By Lada Yevgrashina
Azerbaijan signed an agreement on “allied cooperation” with Russia calling for both sides to offer military and other assistance to tackle regional problems in what analysts say is a bid to “hedge its bets” in balancing its ties with both Moscow and Ankara.
The sweeping 43-point agreement was signed after a five-hour Kremlin meeting between presidents Ilham Aliyev and Vladimir Putin – and against the background of Russia’s decision to recognise two breakaway states in Ukraine and formally introduce its troops to those regions.
Azerbaijan clearly hopes to use the agreement to ensure all differences with Armenia are resolved more than a year after Azerbaijani troops made major gains in the “Second Karabakh War” and deoccupied large swathes of territory held by Armenian forces for three decades. But it also appears a way to keep Moscow onside on all major issues while Baku maintains Turkey as its main strategic partner.
The agreement calls for the two sides to “act jointly…to uphold stability and security in the Caucasus and Caspian regions” and develops “bilateral military-political cooperation in meeting national interests and not directed against third countries” Azerbaijan, the pact says, “fully appreciates Russia’s role in a full ceasefire and end to military activities” associated with the 44-day conflict in 2020.
Addressing journalists after the accord was signed, Putin said his actions in Ukraine “do not mean that Russia intends to restore an imperial in imperial borders”.
“Even in tense, very tense situation, like in a Nagorno-Karabakh settlement, we always acted very carefully, keeping in mind the interests of all states involved in the process,” he said. “We always sought to achieve mutually acceptable solutions.”
Russia facilitates peace talks
Russia, traditionally an ally of Armenia, has played a major role in trying to establish durable, long-term peace in the aftermath of the two conflicts over Nagorno-Karabakh extending over 30 years. Moscow brokered a cease-fire between the two sides in 2020 and dispatched 2,000 peacekeepers who remain in sensitive areas while the two sides work out a long-term peace plan.
Putin has played a major role in facilitating a peace accord, hosting a meeting last November between Aliyev and Armenian Prime Minister Nikol Pashinyan.
The two sides are now tackling the principal issues holding back a settlement – demarcating their border and securing transport links through each other’s territory. The agreement has been reached on building the main link – the “Zangezur corridor” providing Azerbaijan with a direct route to its Nakhchivan enclave through Armenian territory.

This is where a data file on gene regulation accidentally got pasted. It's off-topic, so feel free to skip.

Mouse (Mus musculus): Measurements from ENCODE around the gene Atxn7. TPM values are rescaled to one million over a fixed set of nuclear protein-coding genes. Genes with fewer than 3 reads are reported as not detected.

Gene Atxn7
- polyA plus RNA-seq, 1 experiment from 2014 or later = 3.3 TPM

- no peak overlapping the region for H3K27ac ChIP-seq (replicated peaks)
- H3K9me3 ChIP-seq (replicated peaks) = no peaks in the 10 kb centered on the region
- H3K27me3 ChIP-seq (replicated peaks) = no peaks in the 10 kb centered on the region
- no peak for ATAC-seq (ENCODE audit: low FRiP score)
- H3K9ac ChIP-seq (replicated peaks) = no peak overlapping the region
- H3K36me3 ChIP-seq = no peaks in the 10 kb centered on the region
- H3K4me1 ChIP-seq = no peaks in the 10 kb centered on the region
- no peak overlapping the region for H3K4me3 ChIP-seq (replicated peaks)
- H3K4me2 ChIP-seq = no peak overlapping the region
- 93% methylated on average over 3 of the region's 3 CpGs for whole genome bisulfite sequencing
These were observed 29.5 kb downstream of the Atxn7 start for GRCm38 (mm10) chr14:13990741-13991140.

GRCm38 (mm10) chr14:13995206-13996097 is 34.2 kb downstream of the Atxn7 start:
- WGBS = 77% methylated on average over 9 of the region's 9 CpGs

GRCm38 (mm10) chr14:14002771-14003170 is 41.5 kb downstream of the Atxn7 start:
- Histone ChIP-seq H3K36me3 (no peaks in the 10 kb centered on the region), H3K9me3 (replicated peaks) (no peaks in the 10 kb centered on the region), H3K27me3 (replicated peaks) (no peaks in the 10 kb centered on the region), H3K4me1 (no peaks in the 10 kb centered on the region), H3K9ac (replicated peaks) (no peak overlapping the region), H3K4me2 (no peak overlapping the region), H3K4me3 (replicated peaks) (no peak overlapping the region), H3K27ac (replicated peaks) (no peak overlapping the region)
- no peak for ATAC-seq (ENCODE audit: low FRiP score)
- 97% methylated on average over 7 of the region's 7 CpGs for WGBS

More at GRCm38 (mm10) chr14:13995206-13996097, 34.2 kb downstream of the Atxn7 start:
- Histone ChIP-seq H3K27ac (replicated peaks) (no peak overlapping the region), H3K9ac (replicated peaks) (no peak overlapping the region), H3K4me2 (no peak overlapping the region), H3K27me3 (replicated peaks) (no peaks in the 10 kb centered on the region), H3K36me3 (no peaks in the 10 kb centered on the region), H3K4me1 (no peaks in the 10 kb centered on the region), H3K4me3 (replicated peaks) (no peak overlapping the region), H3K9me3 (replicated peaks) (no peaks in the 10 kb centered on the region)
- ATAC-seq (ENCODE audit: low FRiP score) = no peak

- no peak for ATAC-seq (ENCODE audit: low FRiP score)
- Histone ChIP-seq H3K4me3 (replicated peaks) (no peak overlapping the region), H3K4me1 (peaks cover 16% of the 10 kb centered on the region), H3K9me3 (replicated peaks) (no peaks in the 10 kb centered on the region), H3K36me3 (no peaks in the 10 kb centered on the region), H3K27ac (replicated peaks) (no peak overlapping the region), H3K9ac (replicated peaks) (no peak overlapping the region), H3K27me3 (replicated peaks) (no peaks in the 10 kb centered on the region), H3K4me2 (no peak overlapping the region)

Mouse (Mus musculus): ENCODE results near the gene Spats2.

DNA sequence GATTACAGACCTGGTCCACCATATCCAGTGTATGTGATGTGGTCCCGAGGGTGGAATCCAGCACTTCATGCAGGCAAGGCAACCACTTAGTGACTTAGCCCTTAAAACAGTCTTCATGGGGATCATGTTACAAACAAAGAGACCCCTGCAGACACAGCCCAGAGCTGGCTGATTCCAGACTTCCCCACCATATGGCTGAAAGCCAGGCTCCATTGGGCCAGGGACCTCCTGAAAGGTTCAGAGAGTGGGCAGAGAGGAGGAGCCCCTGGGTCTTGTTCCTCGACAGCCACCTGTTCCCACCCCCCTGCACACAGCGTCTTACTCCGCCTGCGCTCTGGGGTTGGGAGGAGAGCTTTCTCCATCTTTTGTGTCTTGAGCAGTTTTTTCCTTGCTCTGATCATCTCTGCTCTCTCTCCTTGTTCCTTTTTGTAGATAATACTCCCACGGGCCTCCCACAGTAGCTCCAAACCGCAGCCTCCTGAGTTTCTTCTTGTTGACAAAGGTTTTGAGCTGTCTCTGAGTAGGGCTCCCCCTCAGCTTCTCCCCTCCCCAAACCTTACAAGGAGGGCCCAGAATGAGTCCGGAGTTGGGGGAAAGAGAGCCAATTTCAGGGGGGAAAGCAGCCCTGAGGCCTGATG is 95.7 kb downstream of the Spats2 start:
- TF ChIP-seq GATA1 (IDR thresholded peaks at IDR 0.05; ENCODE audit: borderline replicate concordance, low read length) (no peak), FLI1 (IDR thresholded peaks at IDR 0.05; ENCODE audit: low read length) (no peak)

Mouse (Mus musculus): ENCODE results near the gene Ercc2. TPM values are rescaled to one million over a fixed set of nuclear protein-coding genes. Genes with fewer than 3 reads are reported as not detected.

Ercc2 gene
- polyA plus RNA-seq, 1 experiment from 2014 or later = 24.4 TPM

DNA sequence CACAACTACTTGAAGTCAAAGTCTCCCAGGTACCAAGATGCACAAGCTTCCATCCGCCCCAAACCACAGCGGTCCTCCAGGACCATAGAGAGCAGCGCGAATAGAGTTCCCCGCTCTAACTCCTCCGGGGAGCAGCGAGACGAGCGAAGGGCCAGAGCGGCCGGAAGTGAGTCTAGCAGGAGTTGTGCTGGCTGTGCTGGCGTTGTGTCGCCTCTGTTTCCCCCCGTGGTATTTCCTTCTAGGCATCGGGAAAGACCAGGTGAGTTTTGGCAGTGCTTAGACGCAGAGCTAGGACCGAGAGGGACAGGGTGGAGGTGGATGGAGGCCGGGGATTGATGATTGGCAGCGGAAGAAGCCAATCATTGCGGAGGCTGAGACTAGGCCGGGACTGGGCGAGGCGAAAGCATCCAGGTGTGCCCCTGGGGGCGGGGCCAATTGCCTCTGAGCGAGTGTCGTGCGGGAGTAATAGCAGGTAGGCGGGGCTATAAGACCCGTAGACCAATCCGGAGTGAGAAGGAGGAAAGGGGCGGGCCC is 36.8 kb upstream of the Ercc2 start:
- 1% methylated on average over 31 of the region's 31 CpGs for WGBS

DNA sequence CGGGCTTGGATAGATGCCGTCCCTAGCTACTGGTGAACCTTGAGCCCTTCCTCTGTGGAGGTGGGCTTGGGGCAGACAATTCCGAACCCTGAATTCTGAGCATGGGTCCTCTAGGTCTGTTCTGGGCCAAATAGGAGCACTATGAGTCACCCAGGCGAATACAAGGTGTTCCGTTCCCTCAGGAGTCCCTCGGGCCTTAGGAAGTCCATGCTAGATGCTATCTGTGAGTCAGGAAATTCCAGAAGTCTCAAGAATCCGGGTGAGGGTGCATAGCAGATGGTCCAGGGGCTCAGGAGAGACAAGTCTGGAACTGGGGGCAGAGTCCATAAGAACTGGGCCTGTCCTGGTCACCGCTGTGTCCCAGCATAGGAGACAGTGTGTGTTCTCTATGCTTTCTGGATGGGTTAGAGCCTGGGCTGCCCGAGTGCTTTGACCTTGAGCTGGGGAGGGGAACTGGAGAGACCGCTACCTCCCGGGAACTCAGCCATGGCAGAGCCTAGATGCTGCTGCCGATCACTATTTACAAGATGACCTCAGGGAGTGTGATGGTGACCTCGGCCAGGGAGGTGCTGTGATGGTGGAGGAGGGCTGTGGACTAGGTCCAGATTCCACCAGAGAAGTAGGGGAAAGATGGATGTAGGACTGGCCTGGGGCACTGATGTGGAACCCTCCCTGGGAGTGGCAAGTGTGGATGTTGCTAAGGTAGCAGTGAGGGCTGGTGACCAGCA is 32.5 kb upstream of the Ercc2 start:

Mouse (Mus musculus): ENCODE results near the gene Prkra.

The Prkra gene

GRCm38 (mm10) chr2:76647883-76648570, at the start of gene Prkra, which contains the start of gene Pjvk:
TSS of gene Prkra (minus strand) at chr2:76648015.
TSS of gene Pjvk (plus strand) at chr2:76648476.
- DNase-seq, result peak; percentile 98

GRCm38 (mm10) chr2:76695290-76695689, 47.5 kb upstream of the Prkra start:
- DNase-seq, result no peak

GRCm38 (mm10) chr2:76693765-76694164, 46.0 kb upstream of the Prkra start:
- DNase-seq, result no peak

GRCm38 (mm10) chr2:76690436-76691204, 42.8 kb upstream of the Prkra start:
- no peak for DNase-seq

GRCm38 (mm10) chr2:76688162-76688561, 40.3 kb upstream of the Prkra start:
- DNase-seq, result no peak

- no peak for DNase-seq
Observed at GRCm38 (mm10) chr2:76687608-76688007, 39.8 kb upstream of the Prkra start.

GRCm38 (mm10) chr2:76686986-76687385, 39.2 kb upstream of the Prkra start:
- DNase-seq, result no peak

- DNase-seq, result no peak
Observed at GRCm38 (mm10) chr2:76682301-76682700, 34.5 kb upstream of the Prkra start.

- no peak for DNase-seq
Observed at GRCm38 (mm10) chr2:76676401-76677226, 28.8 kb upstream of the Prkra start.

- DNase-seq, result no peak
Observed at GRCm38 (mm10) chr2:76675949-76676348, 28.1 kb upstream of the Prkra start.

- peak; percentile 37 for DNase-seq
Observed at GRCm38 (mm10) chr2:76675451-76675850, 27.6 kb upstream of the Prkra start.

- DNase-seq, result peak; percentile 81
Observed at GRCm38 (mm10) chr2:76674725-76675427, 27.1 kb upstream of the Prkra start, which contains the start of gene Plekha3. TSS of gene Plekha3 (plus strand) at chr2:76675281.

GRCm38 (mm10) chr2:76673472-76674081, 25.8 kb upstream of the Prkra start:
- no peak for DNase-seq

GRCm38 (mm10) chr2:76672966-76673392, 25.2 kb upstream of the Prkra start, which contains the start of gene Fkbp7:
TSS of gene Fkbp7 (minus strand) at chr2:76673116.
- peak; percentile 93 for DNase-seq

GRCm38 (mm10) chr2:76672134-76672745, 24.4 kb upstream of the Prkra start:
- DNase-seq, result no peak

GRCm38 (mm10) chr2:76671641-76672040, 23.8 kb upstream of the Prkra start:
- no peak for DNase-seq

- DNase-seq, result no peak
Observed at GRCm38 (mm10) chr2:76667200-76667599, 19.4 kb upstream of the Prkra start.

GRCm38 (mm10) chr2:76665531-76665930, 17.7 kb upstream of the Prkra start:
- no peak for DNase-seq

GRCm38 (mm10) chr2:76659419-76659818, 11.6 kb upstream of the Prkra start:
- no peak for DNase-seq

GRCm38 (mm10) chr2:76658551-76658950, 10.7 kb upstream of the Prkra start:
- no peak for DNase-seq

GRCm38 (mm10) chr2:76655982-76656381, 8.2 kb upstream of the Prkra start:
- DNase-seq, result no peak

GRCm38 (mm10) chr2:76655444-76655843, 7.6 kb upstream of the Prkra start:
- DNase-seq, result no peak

But Azerbaijan has also built on traditional linguistic and cultural ties with Turkey to develop a close relationship – Ankara provided Azerbaijan with much of the military hardware that enabled it to make the major gains and subdue the Armenian army in the 2020 conflict.
“The declaration of allied joint action is to some extent a way of offsetting offence or suspicion from the Russians and compensates for the fact that Azerbaijan has very close ties with Turkey which, according to all surveys, is Azerbaijan’s first partner,” analyst Rasim Musabekov, a member of Azerbaijan’s parliament, told the Tribune.
“In the context of the current situation with Ukraine, Azerbaijan is ‘hedging its bets’ in its relations with its powerful northern neighbour.”
He said Putin’s remarks after the talks “demonstrated that Azerbaijan and Russia are conducting themselves in a correct manner, while Ukraine is not”.
Demarcation and trade links
Analyst Ilgar Verlizade said the agreement also had the effect of undermining Armenia’s longstanding status as Moscow’s privileged partner in the region.
“This means that by embarking on a qualitatively new level of relations with Russia, Azerbaijan is taking care to protect itself from any revanchist attempt by Armenia to restore control over Karabakh,” he said.
Nagorno-Karabakh, recognised as part of Azerbaijan for a century but home to a large Armenian community, was the focus of the neighbours’ two conflicts.
Thirty years after Armenian forces first took control over the area, Azerbaijan has restored control over it and is developing it while tens of thousands of displaced residents return to their homes. Clashes periodically erupt along the border and Azerbaijan points to recurring attempts by Armenia to bypass the new realities by visiting the region without formal permission.
Aliyev said the agreement with Russia represented “a great privilege and a great responsibility”.
He expressed hope that work could proceed more quickly on the transit routes now that the two sides had agreed to provide the necessary infrastructure.
Putin said he had received assurances from Armenian Prime Minister Nikol Pashinyan that work was proceeding on the trade links and hoped that progress would soon be made in demarcating the border.